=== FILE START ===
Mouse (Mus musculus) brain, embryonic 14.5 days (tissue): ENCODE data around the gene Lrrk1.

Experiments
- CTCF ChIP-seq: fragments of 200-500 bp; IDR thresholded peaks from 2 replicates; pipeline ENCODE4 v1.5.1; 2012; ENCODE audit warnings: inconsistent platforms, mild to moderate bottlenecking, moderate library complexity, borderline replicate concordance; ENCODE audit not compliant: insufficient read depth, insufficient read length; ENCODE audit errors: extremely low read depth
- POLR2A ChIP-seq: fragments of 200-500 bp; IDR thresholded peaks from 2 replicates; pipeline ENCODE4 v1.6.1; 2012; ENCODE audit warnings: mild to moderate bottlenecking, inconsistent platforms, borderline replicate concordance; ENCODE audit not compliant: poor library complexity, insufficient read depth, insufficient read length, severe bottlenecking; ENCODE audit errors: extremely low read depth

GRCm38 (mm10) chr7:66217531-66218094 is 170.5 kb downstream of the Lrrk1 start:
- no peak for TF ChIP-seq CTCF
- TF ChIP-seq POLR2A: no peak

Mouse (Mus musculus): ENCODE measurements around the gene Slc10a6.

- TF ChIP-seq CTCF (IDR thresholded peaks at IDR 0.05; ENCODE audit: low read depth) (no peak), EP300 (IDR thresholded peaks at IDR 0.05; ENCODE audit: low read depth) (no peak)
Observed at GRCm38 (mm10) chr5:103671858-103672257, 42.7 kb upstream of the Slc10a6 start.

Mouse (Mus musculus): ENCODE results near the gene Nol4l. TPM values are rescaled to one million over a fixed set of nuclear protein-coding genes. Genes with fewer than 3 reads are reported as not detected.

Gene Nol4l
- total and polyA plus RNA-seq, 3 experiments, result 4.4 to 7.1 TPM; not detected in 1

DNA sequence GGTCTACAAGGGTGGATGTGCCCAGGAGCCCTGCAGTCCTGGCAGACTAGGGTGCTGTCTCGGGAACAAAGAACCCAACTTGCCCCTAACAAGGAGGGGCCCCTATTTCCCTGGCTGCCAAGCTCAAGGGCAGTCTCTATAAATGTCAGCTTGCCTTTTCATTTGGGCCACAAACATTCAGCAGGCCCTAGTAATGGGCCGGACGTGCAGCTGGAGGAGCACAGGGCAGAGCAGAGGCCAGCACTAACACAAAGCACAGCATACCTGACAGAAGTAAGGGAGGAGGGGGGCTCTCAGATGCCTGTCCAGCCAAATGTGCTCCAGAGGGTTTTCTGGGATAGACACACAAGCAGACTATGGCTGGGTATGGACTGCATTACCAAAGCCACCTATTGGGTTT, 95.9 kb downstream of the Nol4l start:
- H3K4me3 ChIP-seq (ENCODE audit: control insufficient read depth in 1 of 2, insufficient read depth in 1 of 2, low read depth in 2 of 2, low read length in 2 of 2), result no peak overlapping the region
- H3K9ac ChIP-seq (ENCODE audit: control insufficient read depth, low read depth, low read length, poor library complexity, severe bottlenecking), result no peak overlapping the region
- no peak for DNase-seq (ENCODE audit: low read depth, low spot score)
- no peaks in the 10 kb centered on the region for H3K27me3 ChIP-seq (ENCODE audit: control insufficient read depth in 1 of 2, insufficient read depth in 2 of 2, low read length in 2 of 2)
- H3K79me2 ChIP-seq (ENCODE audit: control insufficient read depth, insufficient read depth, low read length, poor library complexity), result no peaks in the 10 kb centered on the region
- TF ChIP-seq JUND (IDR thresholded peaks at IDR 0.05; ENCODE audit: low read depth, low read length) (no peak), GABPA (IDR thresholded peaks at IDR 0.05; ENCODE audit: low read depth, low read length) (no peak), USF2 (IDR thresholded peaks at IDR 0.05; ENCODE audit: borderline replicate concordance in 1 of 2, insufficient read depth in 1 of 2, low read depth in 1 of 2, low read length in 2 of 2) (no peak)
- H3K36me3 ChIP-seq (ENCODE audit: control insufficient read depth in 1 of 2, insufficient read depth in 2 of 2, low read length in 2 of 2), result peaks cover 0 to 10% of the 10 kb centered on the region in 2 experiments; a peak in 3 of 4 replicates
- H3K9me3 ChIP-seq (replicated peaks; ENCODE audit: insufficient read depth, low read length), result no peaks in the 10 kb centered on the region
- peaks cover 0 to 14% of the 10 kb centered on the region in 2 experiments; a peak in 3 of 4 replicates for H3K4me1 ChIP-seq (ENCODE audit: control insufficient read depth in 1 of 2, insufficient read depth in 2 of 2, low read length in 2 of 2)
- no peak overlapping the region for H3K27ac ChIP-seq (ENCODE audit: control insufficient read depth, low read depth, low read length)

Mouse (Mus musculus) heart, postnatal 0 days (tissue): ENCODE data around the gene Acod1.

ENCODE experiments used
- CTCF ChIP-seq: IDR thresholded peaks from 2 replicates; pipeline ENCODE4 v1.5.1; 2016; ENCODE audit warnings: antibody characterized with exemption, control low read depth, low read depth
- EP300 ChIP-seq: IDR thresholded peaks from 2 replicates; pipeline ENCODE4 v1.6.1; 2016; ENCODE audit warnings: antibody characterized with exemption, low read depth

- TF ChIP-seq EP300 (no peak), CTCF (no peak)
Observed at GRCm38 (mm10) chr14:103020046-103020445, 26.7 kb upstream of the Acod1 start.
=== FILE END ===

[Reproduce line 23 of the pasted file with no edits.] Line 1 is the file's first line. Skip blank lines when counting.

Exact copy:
- peaks cover 0 to 14% of the 10 kb centered on the region in 2 experiments; a peak in 3 of 4 replicates for H3K4me1 ChIP-seq (ENCODE audit: control insufficient read depth in 1 of 2, insufficient read depth in 2 of 2, low read length in 2 of 2)